Which one is it?


Will writes from Washington, D.C. (well, Arlington, Virginia). You can reach him at willblogcorrespondence at gmail dot com.

Related Post Roulette

9 Responses

  1. greginak says:

    I think it is only fair that we consider the possibility that Rudy is not just interested in silly rhetorical flourishes, but that he may actually be a very stupid man.Report

  2. North says:

    Agreed Will. By my reading Obama’s moves on this issue amount (in substantive policy terms) to speaking softly but keeping our big stick. Not a bad position to take to my eyes.Report

  3. Jaybird says:

    I think that Giuliani represents part of Bush’s legacy.

    In 2006, the Republican Party was in shambles. The Hawks and the Socons and the Fiscons all hated each other and the various nominees represented that.

    You had Mike Huckabee as Bush III. Socially Conservative, Fiscally Compassionate, sure whatever on the Hawk issue. Fiscal Conservatives *HATED* him. He, of course, won in Iowa.

    You had Mitt Romney as the Governor of Massachusetts who was back to being Socially Conservative after being Socially Moderate, Fiscally Conservative after being Fiscally Moderate, and Hawkishly Conservative after being Hawkishly Moderate. Everybody hated him for being lukewarm.

    Giuliani was The Only Person Who Could Beat Hillary. Socially Liberal (see! We like gay marriage too! And abortion!), Fiscally Conservative! Tough on Crime! Hawkish as Hell! 9/11!!! America’s Mayor! The social conservatives would vote for Hillary before they’d vote for an adulterer who supports abortion.

    (And, of course, Ron Paul. Fiscally Conservative. Socially Conservative. And Hawkishly Paleoconservative… which, of course, meant that we should read the newsletters, and do you really want to vote for a racist, and he’s a gold bug, and he’s a truther, and so on and so forth.)

    Giuliani is a historical artifact from being a guy who happened to be in office at the time of a huge attack on US soil and who, in the weeks that followed, did not screw up spectacularly and who was presumably going to fight against Hillary Clinton (but that battle had to be called off for various and sundry reasons) and who benefited from the enormous vacuum left by Dubya’s cratered Compassionate Conservativism.

    Hillary is no longer a threat and 9/11 is more likely to make people think about Iraq than Afghanistan, let alone New York. Giuliani has nothing interesting to say anymore.Report

    • Jaybird in reply to Jaybird says:

      @Jaybird, got the timing wrong, sorry, was suspected of being able to beat Hillary *BEFORE* 9/11 but wasn’t able to demonstrate that one way or t’other. It was 9/11 and Hillary’s certain nomination in 2008 as the Democratic Standard Bearer that brought that never-happened-but-what-woulda fight back into the public eye.Report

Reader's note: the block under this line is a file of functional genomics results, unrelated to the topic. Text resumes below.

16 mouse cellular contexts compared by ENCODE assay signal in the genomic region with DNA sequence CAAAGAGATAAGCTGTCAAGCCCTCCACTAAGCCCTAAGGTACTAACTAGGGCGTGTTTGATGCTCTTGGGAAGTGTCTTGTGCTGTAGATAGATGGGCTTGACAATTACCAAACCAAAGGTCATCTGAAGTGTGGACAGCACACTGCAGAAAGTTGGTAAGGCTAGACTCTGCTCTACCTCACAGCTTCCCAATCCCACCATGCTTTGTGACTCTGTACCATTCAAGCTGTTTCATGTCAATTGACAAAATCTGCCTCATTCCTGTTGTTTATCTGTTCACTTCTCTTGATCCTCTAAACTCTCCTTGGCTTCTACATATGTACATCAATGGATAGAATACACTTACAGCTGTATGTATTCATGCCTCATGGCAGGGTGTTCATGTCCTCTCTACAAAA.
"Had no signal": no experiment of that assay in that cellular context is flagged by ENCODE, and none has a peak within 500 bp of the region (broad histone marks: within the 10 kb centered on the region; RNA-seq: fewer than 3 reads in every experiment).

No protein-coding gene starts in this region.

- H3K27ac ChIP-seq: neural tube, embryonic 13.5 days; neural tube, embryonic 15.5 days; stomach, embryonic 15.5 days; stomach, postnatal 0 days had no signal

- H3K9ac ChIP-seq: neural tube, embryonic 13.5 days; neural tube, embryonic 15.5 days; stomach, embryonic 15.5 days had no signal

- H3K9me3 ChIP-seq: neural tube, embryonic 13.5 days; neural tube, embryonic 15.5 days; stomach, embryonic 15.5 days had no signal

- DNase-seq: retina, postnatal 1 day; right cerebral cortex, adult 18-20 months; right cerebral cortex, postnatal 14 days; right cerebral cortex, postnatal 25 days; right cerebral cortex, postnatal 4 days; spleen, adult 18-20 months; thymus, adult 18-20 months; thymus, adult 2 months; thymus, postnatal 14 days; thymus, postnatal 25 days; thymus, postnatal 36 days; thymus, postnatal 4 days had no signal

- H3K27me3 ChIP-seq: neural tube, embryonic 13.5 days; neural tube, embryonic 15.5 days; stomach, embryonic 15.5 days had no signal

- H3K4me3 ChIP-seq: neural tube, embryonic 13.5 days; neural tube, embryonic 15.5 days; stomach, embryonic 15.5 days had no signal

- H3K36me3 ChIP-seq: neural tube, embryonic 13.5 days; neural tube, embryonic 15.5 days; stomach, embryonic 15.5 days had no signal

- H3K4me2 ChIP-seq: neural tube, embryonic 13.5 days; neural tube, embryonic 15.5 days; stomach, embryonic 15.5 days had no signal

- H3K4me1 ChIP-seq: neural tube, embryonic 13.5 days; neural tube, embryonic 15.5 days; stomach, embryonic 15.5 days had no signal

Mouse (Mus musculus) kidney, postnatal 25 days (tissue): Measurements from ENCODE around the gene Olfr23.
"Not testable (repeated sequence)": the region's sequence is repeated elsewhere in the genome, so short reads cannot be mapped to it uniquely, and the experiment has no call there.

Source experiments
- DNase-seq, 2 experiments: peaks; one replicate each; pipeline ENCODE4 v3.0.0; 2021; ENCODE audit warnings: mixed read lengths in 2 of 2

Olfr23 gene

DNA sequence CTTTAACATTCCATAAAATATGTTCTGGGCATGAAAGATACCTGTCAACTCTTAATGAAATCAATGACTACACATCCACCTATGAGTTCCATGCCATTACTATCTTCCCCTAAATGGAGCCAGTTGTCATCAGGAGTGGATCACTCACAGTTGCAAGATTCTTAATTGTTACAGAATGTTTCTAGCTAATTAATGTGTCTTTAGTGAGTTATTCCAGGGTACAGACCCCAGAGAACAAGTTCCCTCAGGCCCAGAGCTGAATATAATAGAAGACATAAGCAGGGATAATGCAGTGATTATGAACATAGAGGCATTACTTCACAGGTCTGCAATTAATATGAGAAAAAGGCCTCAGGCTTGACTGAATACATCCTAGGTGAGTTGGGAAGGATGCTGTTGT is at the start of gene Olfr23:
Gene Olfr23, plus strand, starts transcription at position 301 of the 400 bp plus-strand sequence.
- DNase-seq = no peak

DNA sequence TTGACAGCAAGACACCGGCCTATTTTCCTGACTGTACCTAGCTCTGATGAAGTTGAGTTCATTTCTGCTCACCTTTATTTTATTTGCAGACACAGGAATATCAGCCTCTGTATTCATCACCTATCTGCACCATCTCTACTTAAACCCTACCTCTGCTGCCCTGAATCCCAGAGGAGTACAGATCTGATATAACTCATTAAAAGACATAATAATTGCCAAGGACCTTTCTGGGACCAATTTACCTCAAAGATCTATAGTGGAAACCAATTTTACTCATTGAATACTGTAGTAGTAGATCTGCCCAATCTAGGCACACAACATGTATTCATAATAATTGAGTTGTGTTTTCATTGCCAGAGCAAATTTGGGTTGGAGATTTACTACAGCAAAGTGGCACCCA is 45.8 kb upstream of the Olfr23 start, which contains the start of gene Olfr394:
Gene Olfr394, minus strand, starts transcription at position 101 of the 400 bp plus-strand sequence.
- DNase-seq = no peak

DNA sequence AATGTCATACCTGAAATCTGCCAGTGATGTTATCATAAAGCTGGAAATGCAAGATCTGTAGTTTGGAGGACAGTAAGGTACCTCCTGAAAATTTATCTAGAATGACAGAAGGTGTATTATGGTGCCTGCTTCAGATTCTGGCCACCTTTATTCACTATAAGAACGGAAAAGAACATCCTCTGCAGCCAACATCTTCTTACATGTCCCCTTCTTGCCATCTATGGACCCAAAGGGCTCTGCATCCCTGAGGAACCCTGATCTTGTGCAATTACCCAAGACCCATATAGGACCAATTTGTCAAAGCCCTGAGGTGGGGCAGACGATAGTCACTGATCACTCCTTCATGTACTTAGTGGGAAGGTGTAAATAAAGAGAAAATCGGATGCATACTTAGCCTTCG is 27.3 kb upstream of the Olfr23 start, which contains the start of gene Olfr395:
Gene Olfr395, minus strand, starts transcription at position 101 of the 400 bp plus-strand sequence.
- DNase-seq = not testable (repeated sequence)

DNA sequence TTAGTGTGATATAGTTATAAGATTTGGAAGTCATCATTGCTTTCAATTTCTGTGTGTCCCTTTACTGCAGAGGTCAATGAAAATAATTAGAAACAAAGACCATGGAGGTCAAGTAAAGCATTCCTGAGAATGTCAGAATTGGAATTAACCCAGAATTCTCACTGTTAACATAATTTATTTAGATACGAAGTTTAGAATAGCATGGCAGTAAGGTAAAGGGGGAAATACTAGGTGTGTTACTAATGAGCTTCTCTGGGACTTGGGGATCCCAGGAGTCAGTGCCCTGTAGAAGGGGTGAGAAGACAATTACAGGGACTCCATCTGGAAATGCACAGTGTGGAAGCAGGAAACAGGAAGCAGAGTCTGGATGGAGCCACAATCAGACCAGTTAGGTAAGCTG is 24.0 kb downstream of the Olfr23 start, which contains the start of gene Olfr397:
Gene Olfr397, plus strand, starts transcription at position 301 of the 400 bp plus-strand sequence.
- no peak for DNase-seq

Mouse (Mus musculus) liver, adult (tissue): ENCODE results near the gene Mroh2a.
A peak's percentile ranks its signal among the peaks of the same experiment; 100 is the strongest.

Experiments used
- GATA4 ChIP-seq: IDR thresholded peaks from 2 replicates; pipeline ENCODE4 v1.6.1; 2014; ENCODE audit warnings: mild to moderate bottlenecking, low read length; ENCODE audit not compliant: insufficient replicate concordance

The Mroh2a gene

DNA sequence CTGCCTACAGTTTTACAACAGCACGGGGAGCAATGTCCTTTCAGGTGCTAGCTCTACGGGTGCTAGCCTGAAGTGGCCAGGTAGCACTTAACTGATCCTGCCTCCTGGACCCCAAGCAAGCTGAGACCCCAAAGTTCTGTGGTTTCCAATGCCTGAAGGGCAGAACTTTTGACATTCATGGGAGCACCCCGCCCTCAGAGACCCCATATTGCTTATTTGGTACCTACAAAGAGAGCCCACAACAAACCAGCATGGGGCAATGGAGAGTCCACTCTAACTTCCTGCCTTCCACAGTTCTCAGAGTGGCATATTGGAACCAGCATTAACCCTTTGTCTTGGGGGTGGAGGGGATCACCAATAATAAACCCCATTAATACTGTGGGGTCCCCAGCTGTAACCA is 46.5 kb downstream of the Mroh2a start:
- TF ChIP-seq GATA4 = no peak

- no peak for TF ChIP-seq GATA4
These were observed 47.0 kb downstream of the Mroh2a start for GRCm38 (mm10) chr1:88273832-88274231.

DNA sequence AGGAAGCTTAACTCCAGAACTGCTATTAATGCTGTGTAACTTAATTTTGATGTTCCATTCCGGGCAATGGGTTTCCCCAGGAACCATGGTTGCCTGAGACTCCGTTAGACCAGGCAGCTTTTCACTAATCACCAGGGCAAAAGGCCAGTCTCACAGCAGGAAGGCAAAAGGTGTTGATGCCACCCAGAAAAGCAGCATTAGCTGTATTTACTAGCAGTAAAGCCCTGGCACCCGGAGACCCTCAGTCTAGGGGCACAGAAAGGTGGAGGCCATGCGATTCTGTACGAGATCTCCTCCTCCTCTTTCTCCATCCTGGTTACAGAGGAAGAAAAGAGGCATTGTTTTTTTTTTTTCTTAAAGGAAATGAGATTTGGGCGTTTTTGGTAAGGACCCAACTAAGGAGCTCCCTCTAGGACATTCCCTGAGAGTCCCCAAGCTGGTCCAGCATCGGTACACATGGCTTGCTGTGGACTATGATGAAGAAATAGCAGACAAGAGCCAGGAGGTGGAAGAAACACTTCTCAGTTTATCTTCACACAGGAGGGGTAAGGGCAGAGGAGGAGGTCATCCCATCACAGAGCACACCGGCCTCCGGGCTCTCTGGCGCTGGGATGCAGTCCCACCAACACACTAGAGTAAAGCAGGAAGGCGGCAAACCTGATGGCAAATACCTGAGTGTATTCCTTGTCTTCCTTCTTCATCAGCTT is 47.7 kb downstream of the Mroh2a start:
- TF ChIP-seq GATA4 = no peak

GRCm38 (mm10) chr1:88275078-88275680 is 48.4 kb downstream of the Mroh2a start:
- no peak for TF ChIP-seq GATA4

• Mike Schilling in reply to Jaybird says:

      Giuliani is a historical artifact from being a guy who happened to be in office at the time of a huge attack on US soil and who, in the weeks that followed, did not screw up spectacularly

      He’d gotten the spectacular screwing up (the placement of the emergency command center in a location that had already been a target once) out of the way early.Report

      • Barry in reply to Mike Schilling says:

        @Mike Schilling, and in addition (IIRC), he diverted some anti-terrorist funding for bettern inter-department communication equipment to other purposes. This meant that the police and fire dept couldn’t talk to each other easily, which slowed the evacuation of emergency people, which got a bunch of them killed. However, those bodies were mingled with the rest, so it was all good for Rudy.Report

  4. Scott says:

    I disagree. The difference between ambiguity and certainty in knowing what type of attack on the US would trigger a nuclear repose could be the very thing that leads a power to attack us.Report

  5. In theory, Scott has a fair point: why eliminate the ambiguity if ambiguity might add to the deterrent effect of the arsenal? But that isn’t a real problem here. Scott refers to “a power,” but the only powers that are both capable of and interested in attacking the U.S., our forces or our allies with these or any other weapons are already excluded. Nuclear-weapons states are automatically excluded, and non-NPT states are likewise excluded. Signatories that are not in compliance are excluded. Look at the list of NPT signatories, almost all of which are in compliance with the treaty, and find me one state that could and would launch such an attack. Are we living in dread of impending Indonesian aggression? Do we need the threat of nuclear retaliation to deter the Canadians from launching a sneak attack on Detroit? I don’t think so.Report